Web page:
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Given a CPAN dist file (e.g. like Acme-Chef-1.01.tar.gz), what is the algorithm to determine what module-versions are "defined" (or present) in the dist file?

For instance, in the 02packages.details.txt file, there are four lines which correspond to this dist file:

Acme::Chef                         1.01  S/SM/SMUELLER/Acme-Chef-1.01.tar.gz
Acme::Chef::Container              1.00  S/SM/SMUELLER/Acme-Chef-1.01.tar.gz
Acme::Chef::Ingredient             1.00  S/SM/SMUELLER/Acme-Chef-1.01.tar.gz
Acme::Chef::Recipe                 1.00  S/SM/SMUELLER/Acme-Chef-1.01.tar.gz

I basically want to know how those lines are generated.

Is the procedure something like:

  1. find all of the .pm files in the dist file
  2. load each of the .pm files and print out ${ "${pkg}::VERSION"} where $pkg is the package name corresponding to the .pm file name (i.e. if the .pm file name is Foo/Bar.pm then $pkg is Foo::Bar.)

Is there code which does this indexing procedure?

Do you really have to load the module in order to determine what its version is?

share|improve this question
It doesn't execute the module; just the line containing $VERSION –  ikegami Aug 16 '13 at 2:15
Have you see About PAUSE? –  ikegami Aug 16 '13 at 2:16

1 Answer 1

up vote 4 down vote accepted

The actual code that does it for PAUSE is on GitHub here. The subroutines that parse package and version declarations are in lib/PAUSE/pmfile.pm (packages_per_pmfile and parse_version). This is authoritative as far as what happens to make CPAN work, but it's not code that you'd ever want to use for yourself — PAUSE is almost 20 years old and even after some recent cleanup it's still pretty gross.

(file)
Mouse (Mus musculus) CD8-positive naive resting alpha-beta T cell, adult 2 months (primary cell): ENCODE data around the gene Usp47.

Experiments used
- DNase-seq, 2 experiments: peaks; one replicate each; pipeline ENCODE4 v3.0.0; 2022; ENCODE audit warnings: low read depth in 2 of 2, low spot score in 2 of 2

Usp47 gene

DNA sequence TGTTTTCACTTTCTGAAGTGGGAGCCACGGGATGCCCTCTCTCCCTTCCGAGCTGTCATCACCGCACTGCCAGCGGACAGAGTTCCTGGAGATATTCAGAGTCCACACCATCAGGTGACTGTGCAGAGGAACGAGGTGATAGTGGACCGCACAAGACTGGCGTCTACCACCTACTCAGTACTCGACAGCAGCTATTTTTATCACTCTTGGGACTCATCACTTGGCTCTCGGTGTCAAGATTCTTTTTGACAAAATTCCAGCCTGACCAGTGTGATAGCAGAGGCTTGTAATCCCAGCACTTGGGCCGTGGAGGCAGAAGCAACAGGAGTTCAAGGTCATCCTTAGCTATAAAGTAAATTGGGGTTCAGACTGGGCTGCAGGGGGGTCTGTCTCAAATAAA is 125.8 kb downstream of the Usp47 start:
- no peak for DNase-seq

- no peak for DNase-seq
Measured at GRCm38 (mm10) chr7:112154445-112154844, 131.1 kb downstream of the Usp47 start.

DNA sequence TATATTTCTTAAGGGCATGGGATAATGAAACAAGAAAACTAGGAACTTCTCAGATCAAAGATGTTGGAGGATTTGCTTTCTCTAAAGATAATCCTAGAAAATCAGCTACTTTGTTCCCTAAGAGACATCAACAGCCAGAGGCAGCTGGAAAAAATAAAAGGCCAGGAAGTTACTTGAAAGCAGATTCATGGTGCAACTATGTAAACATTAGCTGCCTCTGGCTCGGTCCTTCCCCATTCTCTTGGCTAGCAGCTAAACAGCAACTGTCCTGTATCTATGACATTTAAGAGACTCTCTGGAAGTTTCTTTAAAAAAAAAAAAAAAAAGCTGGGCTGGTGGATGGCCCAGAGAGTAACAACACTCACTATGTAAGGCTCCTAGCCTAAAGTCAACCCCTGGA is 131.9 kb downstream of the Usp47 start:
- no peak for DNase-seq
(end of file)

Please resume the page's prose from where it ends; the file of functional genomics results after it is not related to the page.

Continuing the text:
Instead, look at Module::Metadata. You give it a file, and it provides a pretty simple interface to discover the names of the packages inside of that file and what their versions might be.

It's about as simple as:

my $mm = Module::Metadata->new_from_file("My/Module.pm");
for my $package ($mm->packages_inside) {
    print "$package: ", $mm->version($package), "\n";

And indeed this "one-liner" works:

find Acme-Chef-1.01 -name \*.pm \
| perl -MModule::Metadata -ln \
-e 'my $mm = Module::Metadata->new_from_file($_); ' \
-e 'print "$_: ", $mm->version($_) for $mm->packages_inside' \
| sort

and outputs:

Acme::Chef: 1.01
Acme::Chef::Container: 1.00
Acme::Chef::Ingredient: 1.00
Acme::Chef::Recipe: 1.00
share|improve this answer
There is also Dist::Metadata which is (mostly) just a wrapper around Module::Metadata. Depending on your needs, Dist::Metadata might have a more agreeable interface. But beware that none of these tools will always produce an index exactly like PAUSE. Aside from subtle differences in the implementation, the current PAUSE index is dependent on all the distributions that were indexed previously. But in most cases, Module::Metadata is good enough. That's what Pinto uses. –  Jeffrey Ryan Thalhammer Aug 16 '13 at 18:01

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